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Hah! I will be planting all kinds of stuff (mostly food) in the lower 40 where sheep have been lovingly mowing the existing greenery (bless their furry black noses). Fertilizer! This acreage is destined to become an all organic and no-till permaculture gardening project should I live forever. French fruit walls, food forest, and a ton of raised hügelkultur beds should give all of us plenty of groceries! My girls will have the time of their little chicken lives, right? And in their large enclosed-on-3-sides run, I plan to get a thick carpet of pasture grasses and plant some chicken edibles here and there and in containers at different heights they'll have to jump onto (for exercise).

Oh, and I have this to share. It's a simple and brilliant idea I saw online (sorry I can't credit the inventor out there) of the trays--that ordinarily hold germination pots--turned upside down to have another life as grazing boxes. Really cool. So that may protect plantings and they can be staked down or moved or whatever. I will have a foddering system for them too. A misting system is on the list for late spring, but there will be shaded areas.

And yes, I plan to live there until the next wave of having to move comes to me. I figure a decade plus will feel like a short time given how busy I'll be. And hubby want goats and who could leave goats? I don't think the girls will outlive the goats. Just a guess.

Okay, back to the joys of the last few boxes (can you hear the screams?).
Plant Rectangle Mesh Wood Grass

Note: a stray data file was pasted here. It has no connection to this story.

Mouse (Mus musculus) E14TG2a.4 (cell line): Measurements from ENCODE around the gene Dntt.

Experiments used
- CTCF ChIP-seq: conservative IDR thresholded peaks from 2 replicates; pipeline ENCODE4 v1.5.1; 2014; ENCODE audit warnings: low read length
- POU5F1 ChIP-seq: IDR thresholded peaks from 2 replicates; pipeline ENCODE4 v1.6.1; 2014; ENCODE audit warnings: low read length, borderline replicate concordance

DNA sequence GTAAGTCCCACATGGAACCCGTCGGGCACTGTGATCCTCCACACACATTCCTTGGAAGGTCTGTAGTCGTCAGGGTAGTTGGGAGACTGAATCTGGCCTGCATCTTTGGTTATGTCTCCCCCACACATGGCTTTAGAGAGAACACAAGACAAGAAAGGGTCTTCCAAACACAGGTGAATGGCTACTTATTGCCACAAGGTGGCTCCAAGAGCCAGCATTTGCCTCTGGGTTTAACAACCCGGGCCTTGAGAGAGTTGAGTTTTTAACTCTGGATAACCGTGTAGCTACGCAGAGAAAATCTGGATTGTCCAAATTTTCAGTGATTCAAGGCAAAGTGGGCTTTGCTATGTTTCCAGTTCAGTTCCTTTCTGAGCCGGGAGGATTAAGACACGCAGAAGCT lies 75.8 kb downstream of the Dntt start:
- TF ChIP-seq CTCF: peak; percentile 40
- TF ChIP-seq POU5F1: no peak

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The pics are going to be so much fun to look at.

Ten years is a decent run for being in one place. By that time you can have the goats trained to ride in the back of a truck and put your birds in cages to keep them company.

Oh that wasn't on you list of how to decide where to move. Does the area allow livestock? When we moved here I didn't want to be anywhere near commercial chicken houses.
 

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I actually haven't had a whole lot of trouble with chickens destroying plants...it's them kicking my lovely mulch out of the garden beds that's the problem! I have to blow it back in with a leaf blower or rake it back into place at least twice a week! They do help with grasshoppers and aphids, though...
 

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This area is so rural that trees haven't found it. Wait....I have a picture somewhere,
Cloud Sky Plant Natural landscape Mountain

Its unincorporated and anything but roosters is allowed. So stay tuned. Busy ordering some structures as there is no wood or supplies on the land and my tools won't arrive for a few months anyway. I am wholly indulging myself.